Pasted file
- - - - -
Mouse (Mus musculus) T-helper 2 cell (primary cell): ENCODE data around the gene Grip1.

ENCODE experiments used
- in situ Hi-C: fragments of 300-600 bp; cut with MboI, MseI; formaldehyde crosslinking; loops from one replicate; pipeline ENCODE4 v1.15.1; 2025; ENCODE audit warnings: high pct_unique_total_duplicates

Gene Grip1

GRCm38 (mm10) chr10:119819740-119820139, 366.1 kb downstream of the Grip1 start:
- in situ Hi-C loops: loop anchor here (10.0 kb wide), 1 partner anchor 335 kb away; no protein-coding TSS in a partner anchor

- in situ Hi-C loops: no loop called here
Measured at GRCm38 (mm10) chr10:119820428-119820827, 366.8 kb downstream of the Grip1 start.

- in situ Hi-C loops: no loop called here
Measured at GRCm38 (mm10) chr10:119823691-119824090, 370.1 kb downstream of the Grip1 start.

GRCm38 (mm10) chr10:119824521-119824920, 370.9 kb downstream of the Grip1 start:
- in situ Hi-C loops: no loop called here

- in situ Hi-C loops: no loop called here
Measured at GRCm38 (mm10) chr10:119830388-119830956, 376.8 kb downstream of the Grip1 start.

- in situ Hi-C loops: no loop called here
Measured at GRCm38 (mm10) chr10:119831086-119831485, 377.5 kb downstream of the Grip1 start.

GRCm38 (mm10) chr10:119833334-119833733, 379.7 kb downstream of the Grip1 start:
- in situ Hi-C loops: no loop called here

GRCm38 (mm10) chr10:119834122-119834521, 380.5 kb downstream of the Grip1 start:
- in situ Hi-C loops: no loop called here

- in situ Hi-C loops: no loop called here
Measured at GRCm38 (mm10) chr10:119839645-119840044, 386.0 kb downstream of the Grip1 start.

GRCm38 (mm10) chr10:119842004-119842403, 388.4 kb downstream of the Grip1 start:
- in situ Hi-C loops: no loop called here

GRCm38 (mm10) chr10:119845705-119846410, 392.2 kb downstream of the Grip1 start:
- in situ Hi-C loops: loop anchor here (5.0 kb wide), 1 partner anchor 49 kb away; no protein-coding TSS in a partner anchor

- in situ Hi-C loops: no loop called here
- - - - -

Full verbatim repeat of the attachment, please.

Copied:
Mouse (Mus musculus) T-helper 2 cell (primary cell): ENCODE data around the gene Grip1.

ENCODE experiments used
- in situ Hi-C: fragments of 300-600 bp; cut with MboI, MseI; formaldehyde crosslinking; loops from one replicate; pipeline ENCODE4 v1.15.1; 2025; ENCODE audit warnings: high pct_unique_total_duplicates

Gene Grip1

GRCm38 (mm10) chr10:119819740-119820139, 366.1 kb downstream of the Grip1 start:
- in situ Hi-C loops: loop anchor here (10.0 kb wide), 1 partner anchor 335 kb away; no protein-coding TSS in a partner anchor

- in situ Hi-C loops: no loop called here
Measured at GRCm38 (mm10) chr10:119820428-119820827, 366.8 kb downstream of the Grip1 start.

- in situ Hi-C loops: no loop called here
Measured at GRCm38 (mm10) chr10:119823691-119824090, 370.1 kb downstream of the Grip1 start.

GRCm38 (mm10) chr10:119824521-119824920, 370.9 kb downstream of the Grip1 start:
- in situ Hi-C loops: no loop called here

- in situ Hi-C loops: no loop called here
Measured at GRCm38 (mm10) chr10:119830388-119830956, 376.8 kb downstream of the Grip1 start.

- in situ Hi-C loops: no loop called here
Measured at GRCm38 (mm10) chr10:119831086-119831485, 377.5 kb downstream of the Grip1 start.

GRCm38 (mm10) chr10:119833334-119833733, 379.7 kb downstream of the Grip1 start:
- in situ Hi-C loops: no loop called here

GRCm38 (mm10) chr10:119834122-119834521, 380.5 kb downstream of the Grip1 start:
- in situ Hi-C loops: no loop called here

- in situ Hi-C loops: no loop called here
Measured at GRCm38 (mm10) chr10:119839645-119840044, 386.0 kb downstream of the Grip1 start.

GRCm38 (mm10) chr10:119842004-119842403, 388.4 kb downstream of the Grip1 start:
- in situ Hi-C loops: no loop called here

GRCm38 (mm10) chr10:119845705-119846410, 392.2 kb downstream of the Grip1 start:
- in situ Hi-C loops: loop anchor here (5.0 kb wide), 1 partner anchor 49 kb away; no protein-coding TSS in a partner anchor

- in situ Hi-C loops: no loop called here